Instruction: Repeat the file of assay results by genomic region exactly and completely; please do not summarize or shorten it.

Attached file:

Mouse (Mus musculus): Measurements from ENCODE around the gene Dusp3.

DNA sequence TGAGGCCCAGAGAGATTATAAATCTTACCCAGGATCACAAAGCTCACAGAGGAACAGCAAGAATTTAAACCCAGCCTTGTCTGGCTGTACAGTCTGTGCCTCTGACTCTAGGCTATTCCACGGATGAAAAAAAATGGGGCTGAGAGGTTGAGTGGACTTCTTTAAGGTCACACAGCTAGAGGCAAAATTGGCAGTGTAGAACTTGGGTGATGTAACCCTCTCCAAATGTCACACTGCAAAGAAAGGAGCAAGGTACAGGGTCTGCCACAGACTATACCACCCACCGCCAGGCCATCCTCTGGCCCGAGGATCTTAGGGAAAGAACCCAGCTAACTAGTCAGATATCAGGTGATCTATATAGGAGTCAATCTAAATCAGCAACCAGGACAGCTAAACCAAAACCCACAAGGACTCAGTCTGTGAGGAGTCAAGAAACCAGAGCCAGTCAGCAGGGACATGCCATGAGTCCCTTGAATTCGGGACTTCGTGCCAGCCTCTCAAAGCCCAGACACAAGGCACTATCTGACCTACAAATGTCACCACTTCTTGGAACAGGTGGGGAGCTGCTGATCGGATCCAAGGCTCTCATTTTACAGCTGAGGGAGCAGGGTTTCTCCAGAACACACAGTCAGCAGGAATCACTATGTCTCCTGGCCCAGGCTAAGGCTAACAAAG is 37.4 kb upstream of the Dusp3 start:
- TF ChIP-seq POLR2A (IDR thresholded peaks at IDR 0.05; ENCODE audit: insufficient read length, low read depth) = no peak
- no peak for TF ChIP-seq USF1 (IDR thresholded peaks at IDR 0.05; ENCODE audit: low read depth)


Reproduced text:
Mouse (Mus musculus): Measurements from ENCODE around the gene Dusp3.

DNA sequence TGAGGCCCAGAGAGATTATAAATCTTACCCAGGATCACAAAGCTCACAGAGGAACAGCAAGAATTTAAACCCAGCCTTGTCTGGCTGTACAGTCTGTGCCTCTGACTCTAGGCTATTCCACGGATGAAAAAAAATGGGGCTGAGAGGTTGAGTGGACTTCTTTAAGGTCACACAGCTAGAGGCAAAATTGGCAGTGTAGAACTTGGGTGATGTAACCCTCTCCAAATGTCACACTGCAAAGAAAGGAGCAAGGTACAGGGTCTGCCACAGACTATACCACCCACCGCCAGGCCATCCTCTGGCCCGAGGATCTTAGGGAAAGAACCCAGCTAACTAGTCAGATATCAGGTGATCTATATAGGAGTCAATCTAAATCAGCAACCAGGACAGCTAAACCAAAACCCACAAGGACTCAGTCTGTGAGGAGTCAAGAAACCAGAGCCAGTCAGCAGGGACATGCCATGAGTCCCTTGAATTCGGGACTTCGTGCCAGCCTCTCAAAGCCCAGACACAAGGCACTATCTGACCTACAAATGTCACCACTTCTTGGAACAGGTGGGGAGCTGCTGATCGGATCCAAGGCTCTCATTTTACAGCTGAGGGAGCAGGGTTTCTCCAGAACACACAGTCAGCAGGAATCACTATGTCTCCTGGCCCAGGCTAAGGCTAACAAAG is 37.4 kb upstream of the Dusp3 start:
- TF ChIP-seq POLR2A (IDR thresholded peaks at IDR 0.05; ENCODE audit: insufficient read length, low read depth) = no peak
- no peak for TF ChIP-seq USF1 (IDR thresholded peaks at IDR 0.05; ENCODE audit: low read depth)